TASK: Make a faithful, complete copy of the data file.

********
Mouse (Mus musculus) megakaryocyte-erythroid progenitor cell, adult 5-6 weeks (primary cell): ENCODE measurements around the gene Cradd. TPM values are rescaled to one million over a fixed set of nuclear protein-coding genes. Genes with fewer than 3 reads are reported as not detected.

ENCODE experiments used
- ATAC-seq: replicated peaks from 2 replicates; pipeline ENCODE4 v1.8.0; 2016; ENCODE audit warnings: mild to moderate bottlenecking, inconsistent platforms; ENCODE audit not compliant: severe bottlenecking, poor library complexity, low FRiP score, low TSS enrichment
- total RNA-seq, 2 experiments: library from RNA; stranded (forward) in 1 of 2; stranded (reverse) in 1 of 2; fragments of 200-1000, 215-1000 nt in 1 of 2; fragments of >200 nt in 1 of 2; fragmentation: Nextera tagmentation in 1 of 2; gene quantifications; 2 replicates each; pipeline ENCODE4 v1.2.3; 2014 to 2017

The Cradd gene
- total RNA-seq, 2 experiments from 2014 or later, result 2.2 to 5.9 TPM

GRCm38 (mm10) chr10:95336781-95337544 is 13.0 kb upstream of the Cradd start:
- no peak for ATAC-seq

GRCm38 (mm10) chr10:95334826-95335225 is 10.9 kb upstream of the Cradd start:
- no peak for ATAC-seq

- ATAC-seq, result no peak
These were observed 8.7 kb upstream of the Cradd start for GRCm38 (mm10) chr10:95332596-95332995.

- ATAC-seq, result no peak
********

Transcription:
Mouse (Mus musculus) megakaryocyte-erythroid progenitor cell, adult 5-6 weeks (primary cell): ENCODE measurements around the gene Cradd. TPM values are rescaled to one million over a fixed set of nuclear protein-coding genes. Genes with fewer than 3 reads are reported as not detected.

ENCODE experiments used
- ATAC-seq: replicated peaks from 2 replicates; pipeline ENCODE4 v1.8.0; 2016; ENCODE audit warnings: mild to moderate bottlenecking, inconsistent platforms; ENCODE audit not compliant: severe bottlenecking, poor library complexity, low FRiP score, low TSS enrichment
- total RNA-seq, 2 experiments: library from RNA; stranded (forward) in 1 of 2; stranded (reverse) in 1 of 2; fragments of 200-1000, 215-1000 nt in 1 of 2; fragments of >200 nt in 1 of 2; fragmentation: Nextera tagmentation in 1 of 2; gene quantifications; 2 replicates each; pipeline ENCODE4 v1.2.3; 2014 to 2017

The Cradd gene
- total RNA-seq, 2 experiments from 2014 or later, result 2.2 to 5.9 TPM

GRCm38 (mm10) chr10:95336781-95337544 is 13.0 kb upstream of the Cradd start:
- no peak for ATAC-seq

GRCm38 (mm10) chr10:95334826-95335225 is 10.9 kb upstream of the Cradd start:
- no peak for ATAC-seq

- ATAC-seq, result no peak
These were observed 8.7 kb upstream of the Cradd start for GRCm38 (mm10) chr10:95332596-95332995.

- ATAC-seq, result no peak